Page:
Applying Capitalism to Protect Dwindling Brazilian Forestland

Washington Post | April 25, 2008

By Monte Reel


AGUA BOA, Brazil — Driving a farm truck across the mud roads of the eastern Amazon region is agony on axles, a careful slalom around slippery ruts and yawning craters. The scenery is unromantic: mostly cattle pasture and soybean fields, with the occasional stand of naked tree trunks charred by last year’s fires.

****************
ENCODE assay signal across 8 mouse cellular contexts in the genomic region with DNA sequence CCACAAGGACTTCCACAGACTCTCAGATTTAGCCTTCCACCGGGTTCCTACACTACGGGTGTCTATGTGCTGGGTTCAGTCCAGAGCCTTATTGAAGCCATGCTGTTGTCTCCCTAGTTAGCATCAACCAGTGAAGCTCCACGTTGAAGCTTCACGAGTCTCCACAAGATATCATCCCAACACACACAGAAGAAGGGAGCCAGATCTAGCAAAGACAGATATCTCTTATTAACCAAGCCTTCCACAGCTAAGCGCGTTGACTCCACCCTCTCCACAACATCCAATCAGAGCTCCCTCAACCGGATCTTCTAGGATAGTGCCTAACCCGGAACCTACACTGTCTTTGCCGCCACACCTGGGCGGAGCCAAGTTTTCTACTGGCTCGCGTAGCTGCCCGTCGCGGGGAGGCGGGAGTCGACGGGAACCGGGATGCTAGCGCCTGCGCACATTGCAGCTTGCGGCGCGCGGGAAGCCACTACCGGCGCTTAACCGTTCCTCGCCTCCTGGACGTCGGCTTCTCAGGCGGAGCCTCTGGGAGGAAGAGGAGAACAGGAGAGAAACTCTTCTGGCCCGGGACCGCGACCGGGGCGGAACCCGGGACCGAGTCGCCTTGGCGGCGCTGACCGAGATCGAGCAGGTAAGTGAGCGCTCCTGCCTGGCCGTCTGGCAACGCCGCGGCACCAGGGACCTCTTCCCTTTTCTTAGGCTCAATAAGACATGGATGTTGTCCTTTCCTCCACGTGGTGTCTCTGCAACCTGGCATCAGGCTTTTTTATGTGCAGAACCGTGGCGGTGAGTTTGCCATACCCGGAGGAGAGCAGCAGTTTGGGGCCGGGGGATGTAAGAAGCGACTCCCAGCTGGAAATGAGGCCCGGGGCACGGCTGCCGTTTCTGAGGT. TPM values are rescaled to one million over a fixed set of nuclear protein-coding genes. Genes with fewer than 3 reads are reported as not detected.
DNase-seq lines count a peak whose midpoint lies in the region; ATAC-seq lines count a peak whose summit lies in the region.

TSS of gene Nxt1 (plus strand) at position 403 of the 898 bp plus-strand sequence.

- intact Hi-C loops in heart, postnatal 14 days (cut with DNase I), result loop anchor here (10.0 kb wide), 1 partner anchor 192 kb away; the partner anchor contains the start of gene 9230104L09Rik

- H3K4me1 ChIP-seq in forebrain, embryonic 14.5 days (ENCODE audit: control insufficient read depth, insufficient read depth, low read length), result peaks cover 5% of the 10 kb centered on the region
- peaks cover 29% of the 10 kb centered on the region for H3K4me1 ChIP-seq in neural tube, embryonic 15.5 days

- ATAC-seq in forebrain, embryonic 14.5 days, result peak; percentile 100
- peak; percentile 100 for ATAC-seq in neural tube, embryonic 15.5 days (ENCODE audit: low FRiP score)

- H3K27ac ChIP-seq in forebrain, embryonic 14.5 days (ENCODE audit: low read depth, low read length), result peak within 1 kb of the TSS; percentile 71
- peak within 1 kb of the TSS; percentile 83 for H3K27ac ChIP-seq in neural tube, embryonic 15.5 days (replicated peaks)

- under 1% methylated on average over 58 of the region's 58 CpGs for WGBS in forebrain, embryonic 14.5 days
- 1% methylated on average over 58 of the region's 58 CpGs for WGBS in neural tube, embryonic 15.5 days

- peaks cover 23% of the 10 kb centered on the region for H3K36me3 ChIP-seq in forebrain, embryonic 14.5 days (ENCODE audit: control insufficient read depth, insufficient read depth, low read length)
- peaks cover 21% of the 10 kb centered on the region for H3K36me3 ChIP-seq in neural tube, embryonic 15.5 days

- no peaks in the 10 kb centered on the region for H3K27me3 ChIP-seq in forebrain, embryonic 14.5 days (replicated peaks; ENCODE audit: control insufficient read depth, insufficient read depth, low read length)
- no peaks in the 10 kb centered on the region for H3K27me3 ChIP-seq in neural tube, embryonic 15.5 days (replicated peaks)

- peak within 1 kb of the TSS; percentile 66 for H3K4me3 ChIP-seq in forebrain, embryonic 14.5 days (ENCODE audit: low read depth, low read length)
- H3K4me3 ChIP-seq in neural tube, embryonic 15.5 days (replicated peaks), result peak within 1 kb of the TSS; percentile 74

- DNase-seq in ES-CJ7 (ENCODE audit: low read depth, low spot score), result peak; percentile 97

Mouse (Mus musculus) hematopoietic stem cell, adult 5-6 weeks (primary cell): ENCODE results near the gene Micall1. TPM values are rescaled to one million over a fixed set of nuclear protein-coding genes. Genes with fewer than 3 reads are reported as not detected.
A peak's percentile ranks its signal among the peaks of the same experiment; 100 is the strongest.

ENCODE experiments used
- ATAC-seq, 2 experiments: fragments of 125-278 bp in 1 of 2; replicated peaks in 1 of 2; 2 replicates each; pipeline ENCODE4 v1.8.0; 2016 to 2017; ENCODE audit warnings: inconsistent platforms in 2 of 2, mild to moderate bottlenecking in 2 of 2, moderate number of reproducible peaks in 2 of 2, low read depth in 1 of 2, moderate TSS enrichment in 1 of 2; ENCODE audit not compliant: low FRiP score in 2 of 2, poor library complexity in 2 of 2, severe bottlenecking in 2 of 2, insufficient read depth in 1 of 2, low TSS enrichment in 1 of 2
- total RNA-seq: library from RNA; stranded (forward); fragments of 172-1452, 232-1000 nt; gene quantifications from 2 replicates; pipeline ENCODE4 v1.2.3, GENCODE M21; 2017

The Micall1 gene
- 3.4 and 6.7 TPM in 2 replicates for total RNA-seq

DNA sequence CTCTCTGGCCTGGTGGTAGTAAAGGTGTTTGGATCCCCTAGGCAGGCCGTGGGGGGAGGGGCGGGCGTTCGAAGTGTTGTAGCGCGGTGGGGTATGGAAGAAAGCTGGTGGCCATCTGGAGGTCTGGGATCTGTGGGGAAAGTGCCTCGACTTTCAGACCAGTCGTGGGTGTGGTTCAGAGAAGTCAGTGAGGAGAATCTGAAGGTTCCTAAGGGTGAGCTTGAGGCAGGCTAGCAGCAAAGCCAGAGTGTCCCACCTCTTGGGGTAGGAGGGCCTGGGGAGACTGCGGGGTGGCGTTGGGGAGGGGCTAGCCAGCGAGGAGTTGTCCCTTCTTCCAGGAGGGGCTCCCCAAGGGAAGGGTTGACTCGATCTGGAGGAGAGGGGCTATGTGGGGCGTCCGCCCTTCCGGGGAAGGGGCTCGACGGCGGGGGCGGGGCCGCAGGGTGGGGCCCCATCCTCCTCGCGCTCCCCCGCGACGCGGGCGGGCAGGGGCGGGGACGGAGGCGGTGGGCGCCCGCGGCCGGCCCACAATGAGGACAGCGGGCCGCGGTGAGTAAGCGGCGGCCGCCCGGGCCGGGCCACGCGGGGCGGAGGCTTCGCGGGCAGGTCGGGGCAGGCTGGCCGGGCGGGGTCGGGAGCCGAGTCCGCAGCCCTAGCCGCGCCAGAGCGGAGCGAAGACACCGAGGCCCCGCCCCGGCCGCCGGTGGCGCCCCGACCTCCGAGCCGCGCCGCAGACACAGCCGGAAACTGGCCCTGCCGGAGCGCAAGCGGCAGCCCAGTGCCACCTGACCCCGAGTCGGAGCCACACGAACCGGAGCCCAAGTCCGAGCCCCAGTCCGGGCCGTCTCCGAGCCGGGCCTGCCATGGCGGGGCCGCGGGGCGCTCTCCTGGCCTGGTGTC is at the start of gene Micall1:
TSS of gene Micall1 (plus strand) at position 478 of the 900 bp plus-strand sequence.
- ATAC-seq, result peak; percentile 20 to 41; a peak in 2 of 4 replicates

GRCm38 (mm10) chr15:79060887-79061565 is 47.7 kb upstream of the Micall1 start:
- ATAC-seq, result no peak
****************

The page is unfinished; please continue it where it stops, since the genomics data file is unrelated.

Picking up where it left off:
Farmers have an incentive to keep traveling these roads, though: money. The world’s soaring demand for beef and grains has turned this frontier into a ripe business opportunity, even as the forest has paid the price.


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